Smaller production companies such as Maverick are looking for a smaller slice of the same pie. The company launched seven years ago, creating films mainly for the African-American market. Two years ago it began buying and producing small-budget Hispanic films. Since then, Maverick's new Fusion division has made three English-language films for Hispanic audiences, one of which – Señorita Justice – has been sold for distribution.
"[Fusion films] have a Hispanic tie," Mr. Pérez de la Mesa says, "but we could go out and distribute them on a broader basis – on a more massive deal basis – knowing that, in the worst case, at least we're going to hit the Hispanic segment."
Samuel Goldwyn Films, a large independent film production and distribution company, also makes and buys English-language films that contain Hispanic themes. For these, the studio places most of the film's advertising with Spanish-language media, then hopes that movie critics will raise awareness among the U.S. "specialty market" of foreign-film connoisseurs, which president Meyer Gottlieb considers the second target audience for such films.
The most successful of Samuel Goldwyn's English-language Hispanic films was Tortilla Soup, released in 2001. It explores the relationship between a widowed Mexican-American chef and his three daughters. Produced by Samuel Goldwyn at a cost of $654,000, the movie took in $4.5 million at the box office.
"The bottom line is we try to bring an emotional bond. Just like they do in the general market, we do it to the Hispanic market," says Rocio Prado-Kissling, partner at Latin World Entertainment, a specialty advertising and talent agency in Los Angeles.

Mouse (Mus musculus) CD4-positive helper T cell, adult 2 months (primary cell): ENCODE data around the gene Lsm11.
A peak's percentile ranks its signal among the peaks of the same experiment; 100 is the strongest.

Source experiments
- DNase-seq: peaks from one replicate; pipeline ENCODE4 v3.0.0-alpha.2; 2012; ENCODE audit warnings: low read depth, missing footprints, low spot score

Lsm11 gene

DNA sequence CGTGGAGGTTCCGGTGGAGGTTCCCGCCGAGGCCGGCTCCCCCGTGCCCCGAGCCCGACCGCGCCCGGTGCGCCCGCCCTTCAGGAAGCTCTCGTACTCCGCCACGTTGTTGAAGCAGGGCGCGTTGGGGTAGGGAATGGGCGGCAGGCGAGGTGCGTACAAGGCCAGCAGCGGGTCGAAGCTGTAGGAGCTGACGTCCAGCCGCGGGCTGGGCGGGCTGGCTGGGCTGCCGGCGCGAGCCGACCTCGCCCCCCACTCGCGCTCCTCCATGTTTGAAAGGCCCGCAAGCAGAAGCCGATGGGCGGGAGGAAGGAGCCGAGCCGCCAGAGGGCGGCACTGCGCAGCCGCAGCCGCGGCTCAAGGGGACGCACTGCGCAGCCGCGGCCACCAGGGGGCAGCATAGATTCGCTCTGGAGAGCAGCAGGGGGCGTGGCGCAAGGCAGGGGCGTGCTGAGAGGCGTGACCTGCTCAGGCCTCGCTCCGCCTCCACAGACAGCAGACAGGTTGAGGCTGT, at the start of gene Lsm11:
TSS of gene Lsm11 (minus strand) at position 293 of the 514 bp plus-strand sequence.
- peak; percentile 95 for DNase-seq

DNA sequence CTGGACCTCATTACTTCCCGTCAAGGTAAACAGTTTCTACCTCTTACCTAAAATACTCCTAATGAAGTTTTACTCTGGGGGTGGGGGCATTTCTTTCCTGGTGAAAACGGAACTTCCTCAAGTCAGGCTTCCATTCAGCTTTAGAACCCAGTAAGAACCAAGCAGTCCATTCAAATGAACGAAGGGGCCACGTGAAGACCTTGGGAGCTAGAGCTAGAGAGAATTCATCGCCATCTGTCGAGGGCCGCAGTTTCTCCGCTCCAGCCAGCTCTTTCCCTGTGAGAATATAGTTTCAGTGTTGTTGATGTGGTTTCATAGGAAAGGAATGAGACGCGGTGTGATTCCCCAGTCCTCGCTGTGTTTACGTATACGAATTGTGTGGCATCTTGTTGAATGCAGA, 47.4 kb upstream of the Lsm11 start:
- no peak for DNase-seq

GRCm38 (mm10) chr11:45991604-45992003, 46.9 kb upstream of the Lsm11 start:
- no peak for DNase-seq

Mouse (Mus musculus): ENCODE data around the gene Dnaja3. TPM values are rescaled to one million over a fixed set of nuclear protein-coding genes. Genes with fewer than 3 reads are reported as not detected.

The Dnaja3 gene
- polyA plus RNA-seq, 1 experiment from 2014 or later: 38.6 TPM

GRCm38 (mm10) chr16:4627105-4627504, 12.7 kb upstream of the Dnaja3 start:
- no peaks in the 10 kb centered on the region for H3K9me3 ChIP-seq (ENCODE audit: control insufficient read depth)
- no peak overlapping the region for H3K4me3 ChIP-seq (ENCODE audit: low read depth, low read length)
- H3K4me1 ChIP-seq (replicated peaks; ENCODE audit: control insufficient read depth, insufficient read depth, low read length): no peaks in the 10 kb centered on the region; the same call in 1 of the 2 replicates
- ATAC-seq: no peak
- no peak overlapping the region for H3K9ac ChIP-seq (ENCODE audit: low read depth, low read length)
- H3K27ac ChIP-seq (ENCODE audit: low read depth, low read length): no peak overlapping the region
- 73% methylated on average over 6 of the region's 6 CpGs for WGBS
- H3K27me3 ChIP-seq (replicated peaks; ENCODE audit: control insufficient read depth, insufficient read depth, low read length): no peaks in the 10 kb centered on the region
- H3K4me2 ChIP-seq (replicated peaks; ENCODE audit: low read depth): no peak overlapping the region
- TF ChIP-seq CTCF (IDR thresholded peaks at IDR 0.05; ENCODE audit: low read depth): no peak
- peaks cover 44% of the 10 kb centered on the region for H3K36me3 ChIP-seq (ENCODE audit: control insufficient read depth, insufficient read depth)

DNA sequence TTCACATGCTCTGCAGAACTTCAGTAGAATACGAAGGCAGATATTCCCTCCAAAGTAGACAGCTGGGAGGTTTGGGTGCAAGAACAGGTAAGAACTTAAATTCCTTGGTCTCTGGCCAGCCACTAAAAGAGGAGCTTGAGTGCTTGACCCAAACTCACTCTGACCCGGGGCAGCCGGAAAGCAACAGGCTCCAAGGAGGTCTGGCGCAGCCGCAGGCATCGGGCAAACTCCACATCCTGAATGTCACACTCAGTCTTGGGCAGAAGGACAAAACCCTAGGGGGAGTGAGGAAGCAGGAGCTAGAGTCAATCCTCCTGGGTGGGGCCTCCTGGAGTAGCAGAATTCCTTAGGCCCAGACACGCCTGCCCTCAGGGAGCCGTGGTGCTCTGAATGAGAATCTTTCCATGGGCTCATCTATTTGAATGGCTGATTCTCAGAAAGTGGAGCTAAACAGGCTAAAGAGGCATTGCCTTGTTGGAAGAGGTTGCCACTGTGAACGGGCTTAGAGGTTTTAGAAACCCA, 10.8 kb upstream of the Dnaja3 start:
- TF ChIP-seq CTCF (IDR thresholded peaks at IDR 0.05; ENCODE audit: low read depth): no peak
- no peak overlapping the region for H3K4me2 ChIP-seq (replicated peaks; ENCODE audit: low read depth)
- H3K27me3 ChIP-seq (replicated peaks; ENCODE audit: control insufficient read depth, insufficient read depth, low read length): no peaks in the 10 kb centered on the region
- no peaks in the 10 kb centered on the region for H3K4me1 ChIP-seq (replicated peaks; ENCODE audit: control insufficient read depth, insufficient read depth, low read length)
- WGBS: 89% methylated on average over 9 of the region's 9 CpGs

"There is an effort on our part to find more film projects that should be of interest, culturally at least, to the Hispanic audience," he says.
Plural Entertainment's strategy for reaching Hispanic moviegoers has a twist. Hoping to attract second- and third-generation Hispanics, the company plans to create more films with dialogue in English and Spanish, as it did in co-producing A Day Without a Mexican.
Major Hollywood studios, aware that English-speaking Hispanics will pay to watch a quality film regardless of whether it deals with a Hispanic topic, continue to try to make a connection by casting big-name actors. But beyond that, big studios also are turning to specialty advertising companies to make a connection with Hispanics.
Latin World Entertainment, an advertising and talent agency in Los Angeles, is contracted by major studios to publicize the Hispanic angle in mainstream movies. When Universal hired the firm to market its new Ray Charles film to Hispanics, the company decided to play up Charles' work with Hispanic musician Poncho Sanchez, Partner Rocio Prado-Kissling says.
"The bottom line is, we try to bring an emotional bond," Ms. Prado says. "Just like they do in the general market, we do it to the Hispanic market."
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